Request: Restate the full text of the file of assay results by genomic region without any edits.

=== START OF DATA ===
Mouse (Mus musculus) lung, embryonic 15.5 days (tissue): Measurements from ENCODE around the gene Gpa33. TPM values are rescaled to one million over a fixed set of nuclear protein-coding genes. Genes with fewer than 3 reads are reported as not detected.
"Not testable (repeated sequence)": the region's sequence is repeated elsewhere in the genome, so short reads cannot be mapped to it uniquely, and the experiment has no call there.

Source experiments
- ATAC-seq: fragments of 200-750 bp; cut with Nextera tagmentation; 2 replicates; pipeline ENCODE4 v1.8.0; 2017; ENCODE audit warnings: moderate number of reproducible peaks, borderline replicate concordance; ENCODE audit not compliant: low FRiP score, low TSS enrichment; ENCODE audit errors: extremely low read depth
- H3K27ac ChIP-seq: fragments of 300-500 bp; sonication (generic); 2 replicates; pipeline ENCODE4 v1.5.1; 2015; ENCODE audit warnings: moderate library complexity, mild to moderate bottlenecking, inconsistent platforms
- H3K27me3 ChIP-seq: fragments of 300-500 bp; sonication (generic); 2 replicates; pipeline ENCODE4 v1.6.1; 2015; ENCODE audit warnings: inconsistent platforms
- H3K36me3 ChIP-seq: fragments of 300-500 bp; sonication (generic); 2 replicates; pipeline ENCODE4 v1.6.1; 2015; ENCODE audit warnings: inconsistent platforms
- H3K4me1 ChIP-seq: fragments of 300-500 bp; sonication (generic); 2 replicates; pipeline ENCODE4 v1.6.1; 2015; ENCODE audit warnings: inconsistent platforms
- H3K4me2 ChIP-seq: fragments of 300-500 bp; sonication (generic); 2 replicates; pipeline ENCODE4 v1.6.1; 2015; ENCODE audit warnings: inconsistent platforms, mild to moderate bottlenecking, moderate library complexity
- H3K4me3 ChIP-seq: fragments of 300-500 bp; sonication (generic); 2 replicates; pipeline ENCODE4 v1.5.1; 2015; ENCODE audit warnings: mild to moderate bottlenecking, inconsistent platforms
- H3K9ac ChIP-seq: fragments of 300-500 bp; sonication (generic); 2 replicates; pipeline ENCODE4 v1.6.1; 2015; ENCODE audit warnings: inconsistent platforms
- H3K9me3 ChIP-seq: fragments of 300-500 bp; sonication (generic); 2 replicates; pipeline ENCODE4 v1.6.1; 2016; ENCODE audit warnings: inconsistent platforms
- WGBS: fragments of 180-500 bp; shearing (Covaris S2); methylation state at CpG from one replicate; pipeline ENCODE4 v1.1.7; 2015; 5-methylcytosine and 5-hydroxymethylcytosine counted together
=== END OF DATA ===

Mouse (Mus musculus) lung, embryonic 15.5 days (tissue): Measurements from ENCODE around the gene Gpa33. TPM values are rescaled to one million over a fixed set of nuclear protein-coding genes. Genes with fewer than 3 reads are reported as not detected.
"Not testable (repeated sequence)": the region's sequence is repeated elsewhere in the genome, so short reads cannot be mapped to it uniquely, and the experiment has no call there.

Source experiments
- ATAC-seq: fragments of 200-750 bp; cut with Nextera tagmentation; 2 replicates; pipeline ENCODE4 v1.8.0; 2017; ENCODE audit warnings: moderate number of reproducible peaks, borderline replicate concordance; ENCODE audit not compliant: low FRiP score, low TSS enrichment; ENCODE audit errors: extremely low read depth
- H3K27ac ChIP-seq: fragments of 300-500 bp; sonication (generic); 2 replicates; pipeline ENCODE4 v1.5.1; 2015; ENCODE audit warnings: moderate library complexity, mild to moderate bottlenecking, inconsistent platforms
- H3K27me3 ChIP-seq: fragments of 300-500 bp; sonication (generic); 2 replicates; pipeline ENCODE4 v1.6.1; 2015; ENCODE audit warnings: inconsistent platforms
- H3K36me3 ChIP-seq: fragments of 300-500 bp; sonication (generic); 2 replicates; pipeline ENCODE4 v1.6.1; 2015; ENCODE audit warnings: inconsistent platforms
- H3K4me1 ChIP-seq: fragments of 300-500 bp; sonication (generic); 2 replicates; pipeline ENCODE4 v1.6.1; 2015; ENCODE audit warnings: inconsistent platforms
- H3K4me2 ChIP-seq: fragments of 300-500 bp; sonication (generic); 2 replicates; pipeline ENCODE4 v1.6.1; 2015; ENCODE audit warnings: inconsistent platforms, mild to moderate bottlenecking, moderate library complexity
- H3K4me3 ChIP-seq: fragments of 300-500 bp; sonication (generic); 2 replicates; pipeline ENCODE4 v1.5.1; 2015; ENCODE audit warnings: mild to moderate bottlenecking, inconsistent platforms
- H3K9ac ChIP-seq: fragments of 300-500 bp; sonication (generic); 2 replicates; pipeline ENCODE4 v1.6.1; 2015; ENCODE audit warnings: inconsistent platforms
- H3K9me3 ChIP-seq: fragments of 300-500 bp; sonication (generic); 2 replicates; pipeline ENCODE4 v1.6.1; 2016; ENCODE audit warnings: inconsistent platforms
- WGBS: fragments of 180-500 bp; shearing (Covaris S2); methylation state at CpG from one replicate; pipeline ENCODE4 v1.1.7; 2015; 5-methylcytosine and 5-hydroxymethylcytosine counted together